FAK is known as an integrin- and growth factor-associated tyrosine kinase promoting cell motility. Here we show that, during mouse development, FAK inactivation results in p53- and p21-dependent mesodermal cell growth arrest. Reconstitution of primary FAK −/− p21 −/− fibroblasts revealed that FAK, in a kinase-independent manner, facilitates p53 turnover via enhanced Mdm2-dependent p53 ubiquitination. p53 inactivation by FAK required FAK FERM F1 lobe binding to p53, FERM F2 lobe-mediated nuclear localization, and FERM F3 lobe for connections to Mdm2 and proteasomal degradation. Staurosporine or loss of cell adhesion enhanced FERM-dependent FAK nuclear accumulation. In primary human cells, FAK knockdown raised p53-p21 levels and slowed cell proliferation but did not cause apoptosis. Notably, FAK knockdown plus cisplatin triggered p53-dependent cell apoptosis, which was rescued by either full-length FAK or FAK FERM re-expression. These studies define a scaffolding role for nuclear FAK in facilitating cell survival through enhanced p53 degradation under conditions of cellular stress.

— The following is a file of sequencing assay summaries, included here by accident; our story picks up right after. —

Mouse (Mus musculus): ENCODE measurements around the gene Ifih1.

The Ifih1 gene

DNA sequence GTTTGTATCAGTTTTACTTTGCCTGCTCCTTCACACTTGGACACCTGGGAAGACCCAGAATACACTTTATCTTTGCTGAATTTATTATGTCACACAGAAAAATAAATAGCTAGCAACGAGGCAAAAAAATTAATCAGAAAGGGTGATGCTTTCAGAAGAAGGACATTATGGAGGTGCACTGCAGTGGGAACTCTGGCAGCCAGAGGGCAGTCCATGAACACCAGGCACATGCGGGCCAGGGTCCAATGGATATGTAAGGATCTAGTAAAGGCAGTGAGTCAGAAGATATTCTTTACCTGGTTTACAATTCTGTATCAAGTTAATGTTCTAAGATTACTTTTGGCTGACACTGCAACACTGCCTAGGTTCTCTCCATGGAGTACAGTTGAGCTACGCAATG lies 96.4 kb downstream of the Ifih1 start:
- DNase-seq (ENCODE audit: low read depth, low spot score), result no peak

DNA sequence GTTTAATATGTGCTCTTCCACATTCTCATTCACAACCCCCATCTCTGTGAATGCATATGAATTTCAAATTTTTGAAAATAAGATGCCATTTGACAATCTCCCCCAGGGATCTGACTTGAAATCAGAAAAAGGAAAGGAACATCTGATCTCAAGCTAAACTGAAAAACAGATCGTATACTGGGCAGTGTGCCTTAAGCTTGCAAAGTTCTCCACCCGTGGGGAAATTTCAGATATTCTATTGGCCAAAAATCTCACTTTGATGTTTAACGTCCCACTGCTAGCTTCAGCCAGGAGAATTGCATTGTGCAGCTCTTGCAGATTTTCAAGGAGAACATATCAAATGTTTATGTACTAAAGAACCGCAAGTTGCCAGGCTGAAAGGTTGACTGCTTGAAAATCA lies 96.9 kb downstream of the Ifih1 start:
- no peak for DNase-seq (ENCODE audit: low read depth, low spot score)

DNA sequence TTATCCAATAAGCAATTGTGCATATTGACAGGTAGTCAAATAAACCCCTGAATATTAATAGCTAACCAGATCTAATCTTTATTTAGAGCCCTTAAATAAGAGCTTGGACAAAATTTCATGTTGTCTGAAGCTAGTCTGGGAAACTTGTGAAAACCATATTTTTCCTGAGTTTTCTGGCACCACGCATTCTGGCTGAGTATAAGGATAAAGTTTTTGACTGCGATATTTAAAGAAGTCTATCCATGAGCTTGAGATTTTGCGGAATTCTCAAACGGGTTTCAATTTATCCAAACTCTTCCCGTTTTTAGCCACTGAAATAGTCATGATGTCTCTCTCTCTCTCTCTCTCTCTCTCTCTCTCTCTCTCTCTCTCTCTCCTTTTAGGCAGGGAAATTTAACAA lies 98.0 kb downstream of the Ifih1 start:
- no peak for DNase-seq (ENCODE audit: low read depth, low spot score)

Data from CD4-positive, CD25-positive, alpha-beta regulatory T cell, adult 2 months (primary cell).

Financed by the National Centre for Research and Development under grant No. SP/I/1/77065/10 by the strategic scientific research and experimental development program:
SYNAT - “Interdisciplinary System for Interactive Scientific and Scientific-Technical Information”.